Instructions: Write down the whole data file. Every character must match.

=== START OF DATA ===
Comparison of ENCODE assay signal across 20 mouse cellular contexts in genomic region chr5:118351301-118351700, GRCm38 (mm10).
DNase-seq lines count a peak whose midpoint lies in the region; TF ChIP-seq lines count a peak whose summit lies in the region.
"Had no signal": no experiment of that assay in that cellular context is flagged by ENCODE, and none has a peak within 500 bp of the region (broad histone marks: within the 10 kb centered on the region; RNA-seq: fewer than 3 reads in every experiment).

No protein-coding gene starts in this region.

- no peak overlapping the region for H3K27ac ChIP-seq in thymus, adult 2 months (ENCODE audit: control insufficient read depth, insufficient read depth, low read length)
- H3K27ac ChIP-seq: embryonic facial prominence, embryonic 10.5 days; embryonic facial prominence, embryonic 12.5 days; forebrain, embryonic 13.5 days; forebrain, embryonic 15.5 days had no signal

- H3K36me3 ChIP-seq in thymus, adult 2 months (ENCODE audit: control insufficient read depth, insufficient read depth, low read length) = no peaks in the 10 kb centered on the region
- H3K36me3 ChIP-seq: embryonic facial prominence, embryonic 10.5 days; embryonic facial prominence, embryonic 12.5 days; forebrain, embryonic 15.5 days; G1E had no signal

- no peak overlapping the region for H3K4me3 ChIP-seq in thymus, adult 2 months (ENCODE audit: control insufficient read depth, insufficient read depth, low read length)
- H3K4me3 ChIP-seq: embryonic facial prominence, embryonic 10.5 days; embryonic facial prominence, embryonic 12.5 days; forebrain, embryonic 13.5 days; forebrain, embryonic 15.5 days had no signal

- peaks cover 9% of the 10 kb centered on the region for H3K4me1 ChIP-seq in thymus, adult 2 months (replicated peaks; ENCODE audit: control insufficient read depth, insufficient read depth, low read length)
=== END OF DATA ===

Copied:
Comparison of ENCODE assay signal across 20 mouse cellular contexts in genomic region chr5:118351301-118351700, GRCm38 (mm10).
DNase-seq lines count a peak whose midpoint lies in the region; TF ChIP-seq lines count a peak whose summit lies in the region.
"Had no signal": no experiment of that assay in that cellular context is flagged by ENCODE, and none has a peak within 500 bp of the region (broad histone marks: within the 10 kb centered on the region; RNA-seq: fewer than 3 reads in every experiment).

No protein-coding gene starts in this region.

- no peak overlapping the region for H3K27ac ChIP-seq in thymus, adult 2 months (ENCODE audit: control insufficient read depth, insufficient read depth, low read length)
- H3K27ac ChIP-seq: embryonic facial prominence, embryonic 10.5 days; embryonic facial prominence, embryonic 12.5 days; forebrain, embryonic 13.5 days; forebrain, embryonic 15.5 days had no signal

- H3K36me3 ChIP-seq in thymus, adult 2 months (ENCODE audit: control insufficient read depth, insufficient read depth, low read length) = no peaks in the 10 kb centered on the region
- H3K36me3 ChIP-seq: embryonic facial prominence, embryonic 10.5 days; embryonic facial prominence, embryonic 12.5 days; forebrain, embryonic 15.5 days; G1E had no signal

- no peak overlapping the region for H3K4me3 ChIP-seq in thymus, adult 2 months (ENCODE audit: control insufficient read depth, insufficient read depth, low read length)
- H3K4me3 ChIP-seq: embryonic facial prominence, embryonic 10.5 days; embryonic facial prominence, embryonic 12.5 days; forebrain, embryonic 13.5 days; forebrain, embryonic 15.5 days had no signal

- peaks cover 9% of the 10 kb centered on the region for H3K4me1 ChIP-seq in thymus, adult 2 months (replicated peaks; ENCODE audit: control insufficient read depth, insufficient read depth, low read length)